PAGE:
Me:(frantically ringing the door & banging) Ma, ma…somebody robbed me!

My Mother:(opens the door) Baby, whats going on? Calm down

Me: This man followed me from the store..and..and..when I got to the elevator, he grabbed me took your money..and then..and then he said “tell your mother a friend took it”

Mother:(visibly livid) WHAT?! Did you know him?! You think somebody’s playin a joke or something….

Me: No mommy, I’ve only seen him around a few times…Mommy, I’m sorry I let that man take your money…

Mommy: No baby, don’t you say that, you didn’t LET anyone do anything, that bastard took it!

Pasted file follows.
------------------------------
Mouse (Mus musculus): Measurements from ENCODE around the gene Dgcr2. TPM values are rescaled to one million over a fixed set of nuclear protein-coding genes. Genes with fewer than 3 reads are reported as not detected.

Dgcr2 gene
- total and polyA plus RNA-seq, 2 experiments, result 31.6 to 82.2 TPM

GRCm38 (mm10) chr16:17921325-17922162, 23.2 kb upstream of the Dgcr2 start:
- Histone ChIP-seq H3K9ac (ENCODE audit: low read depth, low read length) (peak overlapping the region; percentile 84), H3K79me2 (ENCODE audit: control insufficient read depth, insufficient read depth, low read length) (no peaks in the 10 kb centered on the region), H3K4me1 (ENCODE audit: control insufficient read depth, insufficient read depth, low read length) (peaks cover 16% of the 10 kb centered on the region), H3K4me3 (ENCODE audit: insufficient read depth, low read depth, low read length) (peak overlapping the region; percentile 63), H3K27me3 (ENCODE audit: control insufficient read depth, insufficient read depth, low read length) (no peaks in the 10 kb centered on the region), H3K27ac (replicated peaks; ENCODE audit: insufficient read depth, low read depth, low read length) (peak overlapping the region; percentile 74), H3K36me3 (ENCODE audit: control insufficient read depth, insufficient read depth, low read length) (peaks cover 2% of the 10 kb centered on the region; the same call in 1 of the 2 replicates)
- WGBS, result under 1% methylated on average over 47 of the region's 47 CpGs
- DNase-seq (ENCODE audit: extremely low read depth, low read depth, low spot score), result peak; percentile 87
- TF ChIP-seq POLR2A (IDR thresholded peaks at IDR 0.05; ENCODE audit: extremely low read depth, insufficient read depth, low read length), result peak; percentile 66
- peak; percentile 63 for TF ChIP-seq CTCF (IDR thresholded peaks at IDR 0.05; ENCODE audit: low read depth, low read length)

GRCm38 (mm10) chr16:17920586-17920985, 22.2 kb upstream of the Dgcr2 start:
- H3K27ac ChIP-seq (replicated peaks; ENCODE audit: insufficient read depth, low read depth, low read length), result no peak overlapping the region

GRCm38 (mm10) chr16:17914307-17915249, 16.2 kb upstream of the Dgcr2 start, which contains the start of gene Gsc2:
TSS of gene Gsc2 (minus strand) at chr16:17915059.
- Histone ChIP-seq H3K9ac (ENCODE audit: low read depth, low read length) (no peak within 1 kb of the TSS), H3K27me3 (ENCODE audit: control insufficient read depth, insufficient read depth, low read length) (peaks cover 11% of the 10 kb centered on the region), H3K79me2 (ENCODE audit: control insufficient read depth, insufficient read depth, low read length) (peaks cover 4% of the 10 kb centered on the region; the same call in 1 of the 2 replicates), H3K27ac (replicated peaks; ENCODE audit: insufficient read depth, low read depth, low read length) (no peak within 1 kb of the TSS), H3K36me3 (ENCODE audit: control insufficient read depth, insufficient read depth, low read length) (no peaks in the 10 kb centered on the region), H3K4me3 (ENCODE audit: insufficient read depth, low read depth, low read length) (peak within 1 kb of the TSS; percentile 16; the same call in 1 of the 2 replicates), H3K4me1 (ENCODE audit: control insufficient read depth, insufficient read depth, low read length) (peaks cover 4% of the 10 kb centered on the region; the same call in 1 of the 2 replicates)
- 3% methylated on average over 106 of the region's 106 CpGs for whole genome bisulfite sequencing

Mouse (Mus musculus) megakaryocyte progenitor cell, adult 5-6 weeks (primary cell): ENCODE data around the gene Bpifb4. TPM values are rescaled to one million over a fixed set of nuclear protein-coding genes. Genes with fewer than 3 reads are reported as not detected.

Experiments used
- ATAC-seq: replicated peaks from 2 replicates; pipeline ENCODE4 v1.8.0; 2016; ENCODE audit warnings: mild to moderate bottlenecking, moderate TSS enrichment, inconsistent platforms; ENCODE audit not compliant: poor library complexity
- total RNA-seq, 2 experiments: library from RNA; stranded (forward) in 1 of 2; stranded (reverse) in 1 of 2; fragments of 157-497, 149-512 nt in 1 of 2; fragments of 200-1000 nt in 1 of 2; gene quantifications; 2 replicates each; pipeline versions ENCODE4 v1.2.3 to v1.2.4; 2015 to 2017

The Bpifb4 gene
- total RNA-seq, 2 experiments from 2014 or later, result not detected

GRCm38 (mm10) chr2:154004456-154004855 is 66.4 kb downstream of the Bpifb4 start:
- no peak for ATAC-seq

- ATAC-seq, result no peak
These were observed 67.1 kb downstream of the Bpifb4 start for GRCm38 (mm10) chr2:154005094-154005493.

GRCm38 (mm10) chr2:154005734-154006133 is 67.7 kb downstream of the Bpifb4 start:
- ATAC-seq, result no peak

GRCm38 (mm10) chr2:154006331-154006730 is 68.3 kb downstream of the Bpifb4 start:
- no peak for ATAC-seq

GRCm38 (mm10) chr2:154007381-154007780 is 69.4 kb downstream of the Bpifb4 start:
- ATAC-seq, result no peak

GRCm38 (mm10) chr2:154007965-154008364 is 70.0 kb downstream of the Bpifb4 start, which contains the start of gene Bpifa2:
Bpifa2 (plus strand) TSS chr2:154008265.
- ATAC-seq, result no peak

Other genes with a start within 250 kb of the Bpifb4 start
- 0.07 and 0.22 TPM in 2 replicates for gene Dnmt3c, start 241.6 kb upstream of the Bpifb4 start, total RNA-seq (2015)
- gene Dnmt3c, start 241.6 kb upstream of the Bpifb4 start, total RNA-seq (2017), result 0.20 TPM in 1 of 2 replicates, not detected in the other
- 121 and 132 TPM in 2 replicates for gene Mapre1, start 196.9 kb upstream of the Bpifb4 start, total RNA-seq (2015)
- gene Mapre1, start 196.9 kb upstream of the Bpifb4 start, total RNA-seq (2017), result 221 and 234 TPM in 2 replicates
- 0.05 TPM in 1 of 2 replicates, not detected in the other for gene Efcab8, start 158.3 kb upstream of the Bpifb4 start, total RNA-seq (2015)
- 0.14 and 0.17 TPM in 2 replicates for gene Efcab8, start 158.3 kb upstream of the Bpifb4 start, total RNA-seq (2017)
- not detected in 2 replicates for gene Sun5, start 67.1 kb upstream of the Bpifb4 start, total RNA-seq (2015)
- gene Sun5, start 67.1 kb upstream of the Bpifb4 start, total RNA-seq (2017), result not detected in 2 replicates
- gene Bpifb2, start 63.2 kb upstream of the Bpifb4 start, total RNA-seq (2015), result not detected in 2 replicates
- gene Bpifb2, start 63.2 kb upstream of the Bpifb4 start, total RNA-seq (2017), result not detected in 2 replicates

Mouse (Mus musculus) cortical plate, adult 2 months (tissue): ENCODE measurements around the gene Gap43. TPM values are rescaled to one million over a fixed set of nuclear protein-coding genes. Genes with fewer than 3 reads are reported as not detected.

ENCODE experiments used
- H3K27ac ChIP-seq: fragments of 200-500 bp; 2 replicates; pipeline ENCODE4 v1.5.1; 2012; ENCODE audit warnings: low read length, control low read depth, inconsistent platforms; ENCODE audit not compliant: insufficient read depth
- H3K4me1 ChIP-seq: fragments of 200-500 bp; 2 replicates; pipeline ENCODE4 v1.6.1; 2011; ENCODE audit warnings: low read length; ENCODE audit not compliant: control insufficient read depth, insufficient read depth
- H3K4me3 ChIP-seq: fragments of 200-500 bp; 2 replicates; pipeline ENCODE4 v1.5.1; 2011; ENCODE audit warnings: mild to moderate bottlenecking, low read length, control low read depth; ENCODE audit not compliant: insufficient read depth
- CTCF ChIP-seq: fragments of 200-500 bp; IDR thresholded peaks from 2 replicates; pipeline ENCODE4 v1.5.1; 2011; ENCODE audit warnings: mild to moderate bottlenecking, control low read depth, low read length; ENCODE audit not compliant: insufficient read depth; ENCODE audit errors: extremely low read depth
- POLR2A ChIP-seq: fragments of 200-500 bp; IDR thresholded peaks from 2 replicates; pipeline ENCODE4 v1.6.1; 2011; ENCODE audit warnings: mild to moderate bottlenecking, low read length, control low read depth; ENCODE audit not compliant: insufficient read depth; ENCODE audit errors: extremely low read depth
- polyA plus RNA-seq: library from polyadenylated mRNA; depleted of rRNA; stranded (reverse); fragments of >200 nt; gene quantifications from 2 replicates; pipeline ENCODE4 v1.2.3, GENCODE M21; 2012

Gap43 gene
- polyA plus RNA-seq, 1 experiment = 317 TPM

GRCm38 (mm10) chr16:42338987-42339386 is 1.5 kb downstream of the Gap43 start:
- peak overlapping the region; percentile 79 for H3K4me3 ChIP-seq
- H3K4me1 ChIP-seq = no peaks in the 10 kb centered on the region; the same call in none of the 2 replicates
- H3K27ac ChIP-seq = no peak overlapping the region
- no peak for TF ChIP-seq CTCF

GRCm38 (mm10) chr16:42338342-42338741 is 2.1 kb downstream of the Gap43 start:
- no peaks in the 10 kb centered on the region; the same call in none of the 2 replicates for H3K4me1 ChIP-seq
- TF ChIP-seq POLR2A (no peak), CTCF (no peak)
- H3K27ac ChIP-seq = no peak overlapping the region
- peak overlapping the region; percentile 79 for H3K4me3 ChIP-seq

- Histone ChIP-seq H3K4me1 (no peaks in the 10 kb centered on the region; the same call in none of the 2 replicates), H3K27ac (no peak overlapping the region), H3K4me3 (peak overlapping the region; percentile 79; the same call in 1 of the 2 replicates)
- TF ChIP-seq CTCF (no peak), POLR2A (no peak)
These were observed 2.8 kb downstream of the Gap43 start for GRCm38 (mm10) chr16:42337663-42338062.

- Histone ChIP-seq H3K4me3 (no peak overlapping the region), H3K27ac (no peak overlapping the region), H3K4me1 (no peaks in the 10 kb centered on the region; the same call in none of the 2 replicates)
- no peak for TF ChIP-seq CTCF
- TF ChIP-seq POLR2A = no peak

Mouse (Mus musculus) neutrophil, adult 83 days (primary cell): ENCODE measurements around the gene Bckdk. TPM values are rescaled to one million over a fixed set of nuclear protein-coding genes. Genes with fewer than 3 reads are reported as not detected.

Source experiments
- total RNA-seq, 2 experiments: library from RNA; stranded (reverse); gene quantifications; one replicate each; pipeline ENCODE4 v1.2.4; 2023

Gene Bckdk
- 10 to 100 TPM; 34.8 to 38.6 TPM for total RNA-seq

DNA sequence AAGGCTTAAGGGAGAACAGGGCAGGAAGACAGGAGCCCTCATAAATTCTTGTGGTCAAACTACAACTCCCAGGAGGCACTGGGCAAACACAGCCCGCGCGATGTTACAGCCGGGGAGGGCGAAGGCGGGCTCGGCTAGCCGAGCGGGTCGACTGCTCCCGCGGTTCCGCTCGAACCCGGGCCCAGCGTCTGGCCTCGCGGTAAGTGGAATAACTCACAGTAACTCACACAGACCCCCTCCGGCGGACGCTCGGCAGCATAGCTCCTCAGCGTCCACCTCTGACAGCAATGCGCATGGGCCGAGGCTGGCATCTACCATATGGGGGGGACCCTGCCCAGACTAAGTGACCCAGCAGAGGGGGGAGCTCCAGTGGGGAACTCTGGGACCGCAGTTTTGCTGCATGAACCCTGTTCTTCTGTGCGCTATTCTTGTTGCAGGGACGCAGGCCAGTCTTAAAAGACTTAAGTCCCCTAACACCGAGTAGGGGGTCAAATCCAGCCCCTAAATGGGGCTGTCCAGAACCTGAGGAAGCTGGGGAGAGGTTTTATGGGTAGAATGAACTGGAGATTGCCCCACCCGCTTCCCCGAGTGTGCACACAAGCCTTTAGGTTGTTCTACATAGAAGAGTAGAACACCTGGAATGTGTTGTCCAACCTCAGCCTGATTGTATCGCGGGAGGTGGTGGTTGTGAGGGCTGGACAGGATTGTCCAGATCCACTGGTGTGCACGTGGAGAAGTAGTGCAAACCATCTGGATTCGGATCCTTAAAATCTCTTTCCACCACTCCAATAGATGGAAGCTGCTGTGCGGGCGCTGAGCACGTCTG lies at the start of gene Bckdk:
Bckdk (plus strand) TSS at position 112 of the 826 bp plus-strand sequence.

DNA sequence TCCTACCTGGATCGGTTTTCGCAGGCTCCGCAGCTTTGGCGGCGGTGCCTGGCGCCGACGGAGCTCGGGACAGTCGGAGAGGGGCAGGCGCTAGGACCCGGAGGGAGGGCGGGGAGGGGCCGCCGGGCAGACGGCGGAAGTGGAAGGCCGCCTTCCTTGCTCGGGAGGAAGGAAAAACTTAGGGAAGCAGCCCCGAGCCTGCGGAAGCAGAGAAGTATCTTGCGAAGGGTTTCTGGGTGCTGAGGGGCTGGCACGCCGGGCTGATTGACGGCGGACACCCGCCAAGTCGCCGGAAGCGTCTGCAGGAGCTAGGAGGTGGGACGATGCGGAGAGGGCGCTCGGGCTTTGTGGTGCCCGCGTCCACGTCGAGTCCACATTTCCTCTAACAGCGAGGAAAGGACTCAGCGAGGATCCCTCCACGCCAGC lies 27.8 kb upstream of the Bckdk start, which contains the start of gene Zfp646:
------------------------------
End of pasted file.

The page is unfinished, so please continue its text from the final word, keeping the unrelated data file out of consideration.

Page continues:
After that exchange my moms went straight to her bedroom, reached in the back of her bookcase and pulled out this set of switch blades previously owned by my great grandma Caroline. She flicked it up to make sure it popped out quick enough, I pleaded with her, “Mommy what are you doing?”, she had this look in her eye I had never seen before, she was ready to hurt somebody. I told her to call my father but she told me, he was still in Manhattan at work, mother was ready to hunt this fool down right now! She ended up calling my Uncle H and by the time we got down stairs, he was there waiting at the b38 bus stop. Attired in a business suit, he jumped out his volvo popped the trunk and grabbed a baseball bat and said “let’s go”. We drove all around the hood looking for this guy to no avail. Now I know some reading may be thinking, why didn’t my mother or uncle call the police. From my mothers standpoint, it was personal. Someone hurt her baby and she wanted to hurt them, she wanted justice that the police or judicial system couldn’t provide and as a father I understand in totality.